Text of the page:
I know this might sound as if I am saying that the Arctic Veterans are not deserving of any number of awards and if it does then I am sorry, I am certainly not trying to imply that, however, I am wondering why they have suddenly been seen as so much more worthy than others. Why this little group is having the rules thrown out of the window for them and I am wondering where it might lead. The rules were put in place for a reason—they were put there by people far better placed than medal collectors or 21st century governments to know why something was done in a certain way and now they are being torn up and discarded almost at a whim, either because it will be seen as a vote winner or because it is politically expedient to do so. I cannot help but think that such bending and breaking of the rules is the thin end of the wedge and whilst I hope the veterans who have recently received their Arctic Star and Ushakov medal will wear them with pride, I cannot help but think that the medals they take such joy in now receiving represent a change in policy that will have unwelcome consequences somewhere down the line. Not that the veterans will care—and nor should they.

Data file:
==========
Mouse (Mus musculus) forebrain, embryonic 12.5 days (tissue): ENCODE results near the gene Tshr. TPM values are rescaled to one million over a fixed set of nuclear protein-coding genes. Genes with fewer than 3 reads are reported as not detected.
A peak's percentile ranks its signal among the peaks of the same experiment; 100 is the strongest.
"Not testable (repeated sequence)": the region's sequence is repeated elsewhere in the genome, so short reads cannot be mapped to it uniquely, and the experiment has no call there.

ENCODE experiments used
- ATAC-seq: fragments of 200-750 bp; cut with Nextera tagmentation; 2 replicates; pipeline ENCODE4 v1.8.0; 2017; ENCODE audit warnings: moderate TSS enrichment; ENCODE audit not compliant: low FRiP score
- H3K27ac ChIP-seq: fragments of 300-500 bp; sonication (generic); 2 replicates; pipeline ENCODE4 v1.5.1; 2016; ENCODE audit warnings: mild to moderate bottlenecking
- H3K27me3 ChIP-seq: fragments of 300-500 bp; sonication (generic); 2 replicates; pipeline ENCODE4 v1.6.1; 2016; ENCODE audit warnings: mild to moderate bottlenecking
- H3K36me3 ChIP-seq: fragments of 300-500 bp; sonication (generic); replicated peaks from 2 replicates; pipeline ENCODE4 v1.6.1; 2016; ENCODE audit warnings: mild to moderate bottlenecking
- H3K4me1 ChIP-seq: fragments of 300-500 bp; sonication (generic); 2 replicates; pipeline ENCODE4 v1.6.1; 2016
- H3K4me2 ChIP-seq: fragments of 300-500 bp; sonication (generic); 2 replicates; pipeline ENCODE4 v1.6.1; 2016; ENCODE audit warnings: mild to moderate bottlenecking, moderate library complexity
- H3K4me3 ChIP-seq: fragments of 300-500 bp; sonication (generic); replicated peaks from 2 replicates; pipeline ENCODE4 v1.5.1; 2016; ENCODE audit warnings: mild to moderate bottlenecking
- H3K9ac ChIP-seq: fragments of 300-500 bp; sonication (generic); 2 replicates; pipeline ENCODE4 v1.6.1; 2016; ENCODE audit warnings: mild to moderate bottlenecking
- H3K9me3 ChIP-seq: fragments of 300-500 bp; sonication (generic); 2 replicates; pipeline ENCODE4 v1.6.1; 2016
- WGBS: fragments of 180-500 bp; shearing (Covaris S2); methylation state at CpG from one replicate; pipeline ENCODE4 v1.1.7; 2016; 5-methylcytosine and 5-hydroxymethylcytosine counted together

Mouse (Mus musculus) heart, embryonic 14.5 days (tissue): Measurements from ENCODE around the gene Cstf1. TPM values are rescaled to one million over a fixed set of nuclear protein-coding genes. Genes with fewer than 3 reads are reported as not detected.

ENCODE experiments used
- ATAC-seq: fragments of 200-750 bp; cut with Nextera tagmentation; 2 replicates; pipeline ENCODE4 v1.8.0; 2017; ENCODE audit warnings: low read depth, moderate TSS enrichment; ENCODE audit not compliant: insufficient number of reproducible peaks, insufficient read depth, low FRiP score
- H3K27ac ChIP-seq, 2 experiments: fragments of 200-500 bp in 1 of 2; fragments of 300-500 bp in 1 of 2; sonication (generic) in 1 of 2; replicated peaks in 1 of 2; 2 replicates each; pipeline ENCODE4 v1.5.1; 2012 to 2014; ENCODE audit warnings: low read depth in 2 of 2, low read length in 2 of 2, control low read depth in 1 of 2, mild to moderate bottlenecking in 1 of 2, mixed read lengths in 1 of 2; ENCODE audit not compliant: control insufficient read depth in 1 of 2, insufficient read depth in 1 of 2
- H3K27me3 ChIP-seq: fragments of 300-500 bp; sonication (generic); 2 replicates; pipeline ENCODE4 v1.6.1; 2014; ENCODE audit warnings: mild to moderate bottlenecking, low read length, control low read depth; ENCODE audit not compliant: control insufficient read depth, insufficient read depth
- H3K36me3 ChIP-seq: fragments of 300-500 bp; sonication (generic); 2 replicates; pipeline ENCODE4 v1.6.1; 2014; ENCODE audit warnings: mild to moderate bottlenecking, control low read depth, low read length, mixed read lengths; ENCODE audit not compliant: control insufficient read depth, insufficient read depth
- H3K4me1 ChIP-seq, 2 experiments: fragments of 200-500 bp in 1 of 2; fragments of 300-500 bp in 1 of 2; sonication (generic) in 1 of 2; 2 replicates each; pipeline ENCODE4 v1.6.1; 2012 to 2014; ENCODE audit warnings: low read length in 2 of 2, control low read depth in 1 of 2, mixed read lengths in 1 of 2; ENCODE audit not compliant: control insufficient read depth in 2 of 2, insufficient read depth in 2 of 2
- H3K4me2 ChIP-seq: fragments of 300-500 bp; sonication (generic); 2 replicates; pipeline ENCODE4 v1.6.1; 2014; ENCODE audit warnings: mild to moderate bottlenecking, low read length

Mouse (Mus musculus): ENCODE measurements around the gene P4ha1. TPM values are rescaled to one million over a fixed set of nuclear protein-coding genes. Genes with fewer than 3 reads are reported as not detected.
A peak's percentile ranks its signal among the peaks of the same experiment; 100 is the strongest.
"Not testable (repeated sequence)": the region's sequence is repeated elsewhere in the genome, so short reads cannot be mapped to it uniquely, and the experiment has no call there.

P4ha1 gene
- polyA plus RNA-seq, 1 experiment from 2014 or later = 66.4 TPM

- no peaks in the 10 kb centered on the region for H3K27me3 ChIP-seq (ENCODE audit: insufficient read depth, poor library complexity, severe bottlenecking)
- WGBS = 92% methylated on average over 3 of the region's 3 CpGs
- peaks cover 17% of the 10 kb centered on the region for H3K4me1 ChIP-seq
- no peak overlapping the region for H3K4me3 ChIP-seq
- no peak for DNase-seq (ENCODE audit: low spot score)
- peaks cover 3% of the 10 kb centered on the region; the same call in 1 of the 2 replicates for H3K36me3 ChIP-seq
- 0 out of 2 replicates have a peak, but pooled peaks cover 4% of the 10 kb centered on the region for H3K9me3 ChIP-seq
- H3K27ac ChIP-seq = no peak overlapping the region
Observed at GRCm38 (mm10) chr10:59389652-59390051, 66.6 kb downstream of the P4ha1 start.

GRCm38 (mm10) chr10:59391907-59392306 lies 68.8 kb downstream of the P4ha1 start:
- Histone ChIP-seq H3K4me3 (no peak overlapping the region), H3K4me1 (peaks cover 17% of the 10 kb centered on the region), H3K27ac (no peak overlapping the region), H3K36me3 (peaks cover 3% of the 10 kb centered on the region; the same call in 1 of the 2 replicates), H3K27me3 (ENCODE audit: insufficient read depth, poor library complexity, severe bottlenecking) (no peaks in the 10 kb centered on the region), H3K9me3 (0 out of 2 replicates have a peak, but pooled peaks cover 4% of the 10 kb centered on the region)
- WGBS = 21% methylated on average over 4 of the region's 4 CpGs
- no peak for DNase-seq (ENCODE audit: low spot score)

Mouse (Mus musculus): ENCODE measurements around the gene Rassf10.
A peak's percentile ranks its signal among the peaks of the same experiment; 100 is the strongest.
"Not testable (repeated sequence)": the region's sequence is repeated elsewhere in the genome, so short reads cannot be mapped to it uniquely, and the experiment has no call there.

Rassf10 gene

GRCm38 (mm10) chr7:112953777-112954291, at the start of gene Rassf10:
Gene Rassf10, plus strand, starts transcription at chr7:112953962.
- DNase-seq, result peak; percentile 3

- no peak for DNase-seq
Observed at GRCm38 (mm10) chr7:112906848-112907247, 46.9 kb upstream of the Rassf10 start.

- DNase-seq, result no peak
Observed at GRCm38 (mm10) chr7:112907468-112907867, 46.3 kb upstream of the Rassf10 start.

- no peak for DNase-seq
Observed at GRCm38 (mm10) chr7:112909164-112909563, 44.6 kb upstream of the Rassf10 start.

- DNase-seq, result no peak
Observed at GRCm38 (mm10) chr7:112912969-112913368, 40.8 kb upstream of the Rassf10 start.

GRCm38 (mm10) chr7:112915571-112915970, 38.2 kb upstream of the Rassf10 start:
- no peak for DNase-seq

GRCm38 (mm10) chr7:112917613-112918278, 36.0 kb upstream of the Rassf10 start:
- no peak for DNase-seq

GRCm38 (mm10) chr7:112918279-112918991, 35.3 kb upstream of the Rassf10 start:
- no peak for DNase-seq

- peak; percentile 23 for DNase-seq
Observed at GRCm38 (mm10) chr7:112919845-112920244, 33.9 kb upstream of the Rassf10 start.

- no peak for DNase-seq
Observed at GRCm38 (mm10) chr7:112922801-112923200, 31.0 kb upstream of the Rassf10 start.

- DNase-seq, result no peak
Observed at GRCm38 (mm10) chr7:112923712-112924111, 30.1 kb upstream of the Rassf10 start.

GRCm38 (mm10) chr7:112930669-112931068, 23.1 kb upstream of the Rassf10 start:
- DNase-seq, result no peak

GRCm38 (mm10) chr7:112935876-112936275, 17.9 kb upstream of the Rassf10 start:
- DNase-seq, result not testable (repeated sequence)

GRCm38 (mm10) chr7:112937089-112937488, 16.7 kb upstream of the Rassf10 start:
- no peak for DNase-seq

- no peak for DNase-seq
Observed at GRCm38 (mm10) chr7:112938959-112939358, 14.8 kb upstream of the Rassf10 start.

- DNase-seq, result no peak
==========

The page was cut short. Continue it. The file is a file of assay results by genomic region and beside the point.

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In This Issue

SPOTLIGHT16
Every picture tells a story
A miniature portrait prompts research
RESEARCH FILE21
Births, Marriages & Deaths
How far is it practical to take biographical research?
FAMILY ALBUM25
Pride of Lyon
The career of a “Balloonatic”
PROFILE28
A controversial cop
SAS war hero to service with the Met
MEDAL OF THE MONTH30
The Peterloo Medal
A massacre marked in metal
APPEAL33
A stolen Albert Medal
A sister’s plea for a medal’s return
FACT FILE35
NATO Medals
Medals for Article 5 & Non-Article 5 operations examined
TALKING MINIATURES39
Modern miniatures
Quality compromised
BADGES40
The Buffs
A long history reflected in insignia

Regulars

The Editorial Page5
News And Views6
Market Scene10
On Parade44
Letters to the Editor45
Medal Tracker46
Dealers’ Lists48
Semi Display Advertising49
Classified Advertising50
Diary Dates52